FW: BIND limits and performance questions

Kevin Darcy kcd at daimlerchrysler.com
Fri Mar 23 20:38:22 UTC 2001

TCP retransmissions are wasteful even when the software works perfectly.
I can certainly understand the impulse to not pamper -- maybe even
deliberately break -- non-conforming software. But wasting the Internet's
finite resources with unnecessary TCP retransmissions seems to me to be
cutting off one's nose to spite one's face. The cure could be worse than
the disease. (Hmmm, that's almost a mixed metaphor. I'll kludge it by
saying that the disease in question is nasal gangrene :-)

Maybe when EDNS0 is widely deployed, such a "non-conformance purge" (aka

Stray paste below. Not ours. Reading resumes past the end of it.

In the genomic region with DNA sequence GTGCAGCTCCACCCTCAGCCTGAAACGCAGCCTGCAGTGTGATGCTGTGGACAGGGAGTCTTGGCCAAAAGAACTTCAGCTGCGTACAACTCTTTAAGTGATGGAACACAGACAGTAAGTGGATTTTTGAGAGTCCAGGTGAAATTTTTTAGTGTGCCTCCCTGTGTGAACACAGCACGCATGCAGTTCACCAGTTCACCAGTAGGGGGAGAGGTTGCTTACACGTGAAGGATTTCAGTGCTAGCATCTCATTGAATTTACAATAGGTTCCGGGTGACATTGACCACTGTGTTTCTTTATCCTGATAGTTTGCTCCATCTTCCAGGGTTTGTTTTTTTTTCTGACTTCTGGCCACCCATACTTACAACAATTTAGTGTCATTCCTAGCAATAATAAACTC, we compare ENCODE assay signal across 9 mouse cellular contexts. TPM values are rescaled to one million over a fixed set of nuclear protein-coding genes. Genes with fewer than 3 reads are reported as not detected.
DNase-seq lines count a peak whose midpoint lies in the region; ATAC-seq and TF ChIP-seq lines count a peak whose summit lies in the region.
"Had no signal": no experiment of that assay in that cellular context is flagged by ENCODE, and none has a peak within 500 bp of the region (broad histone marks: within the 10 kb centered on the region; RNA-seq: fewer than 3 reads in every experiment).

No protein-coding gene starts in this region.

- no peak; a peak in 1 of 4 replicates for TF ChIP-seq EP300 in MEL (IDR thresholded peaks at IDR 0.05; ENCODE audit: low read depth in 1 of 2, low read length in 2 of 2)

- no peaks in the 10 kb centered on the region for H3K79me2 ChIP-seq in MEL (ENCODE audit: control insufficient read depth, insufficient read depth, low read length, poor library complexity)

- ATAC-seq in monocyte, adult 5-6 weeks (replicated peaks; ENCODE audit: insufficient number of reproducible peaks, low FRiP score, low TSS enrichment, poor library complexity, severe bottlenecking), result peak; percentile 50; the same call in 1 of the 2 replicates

"Great Leap Forward") might become practical...

- Kevin

Derek J. Balling wrote:

> >       In any event, suffice it to say that many programs simply flake
> >out in the face of truncation, and you really need to make certain
> >you do everything you possibly can to ensure that you never cause
> >truncation in any form.
> ... and, of course, the more we pamper broken implementations, the
> longer they stick around.
> If, all of a sudden, some (or many) largish sites (let's say,
> Hotmail, Yahoo, MSN, Juno, AOL, etc.) was to start advertising 25 MX
> records, pissing all over the 512-byte issue, and say "Hey, its a big
> record, if you're not dealing with it properly that's your own
> business".... how long would sites continue to run old/broken code
> when they couldn't talk to -- or possibly even SEE -- large portions
> of the net?
> If more people were willing to say "you don't obey the spec, you
> don't get to talk to me", those breaking the specs wouldn't break
> them for all that long.

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